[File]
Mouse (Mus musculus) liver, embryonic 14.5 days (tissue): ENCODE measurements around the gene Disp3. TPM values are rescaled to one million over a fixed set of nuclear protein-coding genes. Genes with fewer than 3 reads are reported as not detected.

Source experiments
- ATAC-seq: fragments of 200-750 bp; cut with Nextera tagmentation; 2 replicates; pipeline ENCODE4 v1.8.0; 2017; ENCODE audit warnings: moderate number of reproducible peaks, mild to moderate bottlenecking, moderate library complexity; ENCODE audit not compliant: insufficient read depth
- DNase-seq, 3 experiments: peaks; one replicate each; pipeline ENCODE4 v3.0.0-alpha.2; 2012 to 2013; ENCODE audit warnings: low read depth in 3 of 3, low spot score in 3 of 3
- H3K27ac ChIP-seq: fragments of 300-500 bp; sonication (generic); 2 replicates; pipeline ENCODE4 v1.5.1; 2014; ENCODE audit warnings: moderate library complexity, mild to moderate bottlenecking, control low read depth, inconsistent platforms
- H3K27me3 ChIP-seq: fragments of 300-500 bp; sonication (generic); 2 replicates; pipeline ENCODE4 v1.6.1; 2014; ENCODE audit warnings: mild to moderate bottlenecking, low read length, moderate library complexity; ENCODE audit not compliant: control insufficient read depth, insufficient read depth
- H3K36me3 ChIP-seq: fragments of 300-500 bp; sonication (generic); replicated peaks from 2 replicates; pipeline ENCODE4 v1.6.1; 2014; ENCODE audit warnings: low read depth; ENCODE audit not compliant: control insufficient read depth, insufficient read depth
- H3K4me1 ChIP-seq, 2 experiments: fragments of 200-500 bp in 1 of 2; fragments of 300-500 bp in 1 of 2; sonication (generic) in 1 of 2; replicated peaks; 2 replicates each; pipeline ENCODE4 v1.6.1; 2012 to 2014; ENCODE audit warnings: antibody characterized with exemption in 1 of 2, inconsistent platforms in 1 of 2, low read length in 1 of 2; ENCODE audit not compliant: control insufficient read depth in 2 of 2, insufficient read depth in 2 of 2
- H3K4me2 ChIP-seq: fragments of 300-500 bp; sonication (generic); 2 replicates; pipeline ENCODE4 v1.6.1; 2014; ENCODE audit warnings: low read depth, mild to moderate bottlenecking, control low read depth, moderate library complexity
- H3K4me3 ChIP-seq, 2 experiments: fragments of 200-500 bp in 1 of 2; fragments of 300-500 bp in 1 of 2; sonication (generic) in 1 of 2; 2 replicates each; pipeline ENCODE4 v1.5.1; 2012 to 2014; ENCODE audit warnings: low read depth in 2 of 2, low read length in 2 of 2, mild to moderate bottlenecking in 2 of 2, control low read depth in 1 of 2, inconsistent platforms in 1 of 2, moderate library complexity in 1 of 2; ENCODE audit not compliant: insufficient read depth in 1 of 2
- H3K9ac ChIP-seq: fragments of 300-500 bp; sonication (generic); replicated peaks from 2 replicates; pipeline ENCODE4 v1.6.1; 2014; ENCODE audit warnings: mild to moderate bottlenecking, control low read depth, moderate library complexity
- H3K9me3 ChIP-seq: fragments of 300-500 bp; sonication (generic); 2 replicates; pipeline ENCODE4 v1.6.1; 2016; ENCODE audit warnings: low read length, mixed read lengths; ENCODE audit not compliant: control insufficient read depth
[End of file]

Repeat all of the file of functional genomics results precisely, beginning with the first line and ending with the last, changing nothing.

Mouse (Mus musculus) liver, embryonic 14.5 days (tissue): ENCODE measurements around the gene Disp3. TPM values are rescaled to one million over a fixed set of nuclear protein-coding genes. Genes with fewer than 3 reads are reported as not detected.

Source experiments
- ATAC-seq: fragments of 200-750 bp; cut with Nextera tagmentation; 2 replicates; pipeline ENCODE4 v1.8.0; 2017; ENCODE audit warnings: moderate number of reproducible peaks, mild to moderate bottlenecking, moderate library complexity; ENCODE audit not compliant: insufficient read depth
- DNase-seq, 3 experiments: peaks; one replicate each; pipeline ENCODE4 v3.0.0-alpha.2; 2012 to 2013; ENCODE audit warnings: low read depth in 3 of 3, low spot score in 3 of 3
- H3K27ac ChIP-seq: fragments of 300-500 bp; sonication (generic); 2 replicates; pipeline ENCODE4 v1.5.1; 2014; ENCODE audit warnings: moderate library complexity, mild to moderate bottlenecking, control low read depth, inconsistent platforms
- H3K27me3 ChIP-seq: fragments of 300-500 bp; sonication (generic); 2 replicates; pipeline ENCODE4 v1.6.1; 2014; ENCODE audit warnings: mild to moderate bottlenecking, low read length, moderate library complexity; ENCODE audit not compliant: control insufficient read depth, insufficient read depth
- H3K36me3 ChIP-seq: fragments of 300-500 bp; sonication (generic); replicated peaks from 2 replicates; pipeline ENCODE4 v1.6.1; 2014; ENCODE audit warnings: low read depth; ENCODE audit not compliant: control insufficient read depth, insufficient read depth
- H3K4me1 ChIP-seq, 2 experiments: fragments of 200-500 bp in 1 of 2; fragments of 300-500 bp in 1 of 2; sonication (generic) in 1 of 2; replicated peaks; 2 replicates each; pipeline ENCODE4 v1.6.1; 2012 to 2014; ENCODE audit warnings: antibody characterized with exemption in 1 of 2, inconsistent platforms in 1 of 2, low read length in 1 of 2; ENCODE audit not compliant: control insufficient read depth in 2 of 2, insufficient read depth in 2 of 2
- H3K4me2 ChIP-seq: fragments of 300-500 bp; sonication (generic); 2 replicates; pipeline ENCODE4 v1.6.1; 2014; ENCODE audit warnings: low read depth, mild to moderate bottlenecking, control low read depth, moderate library complexity
- H3K4me3 ChIP-seq, 2 experiments: fragments of 200-500 bp in 1 of 2; fragments of 300-500 bp in 1 of 2; sonication (generic) in 1 of 2; 2 replicates each; pipeline ENCODE4 v1.5.1; 2012 to 2014; ENCODE audit warnings: low read depth in 2 of 2, low read length in 2 of 2, mild to moderate bottlenecking in 2 of 2, control low read depth in 1 of 2, inconsistent platforms in 1 of 2, moderate library complexity in 1 of 2; ENCODE audit not compliant: insufficient read depth in 1 of 2
- H3K9ac ChIP-seq: fragments of 300-500 bp; sonication (generic); replicated peaks from 2 replicates; pipeline ENCODE4 v1.6.1; 2014; ENCODE audit warnings: mild to moderate bottlenecking, control low read depth, moderate library complexity
- H3K9me3 ChIP-seq: fragments of 300-500 bp; sonication (generic); 2 replicates; pipeline ENCODE4 v1.6.1; 2016; ENCODE audit warnings: low read length, mixed read lengths; ENCODE audit not compliant: control insufficient read depth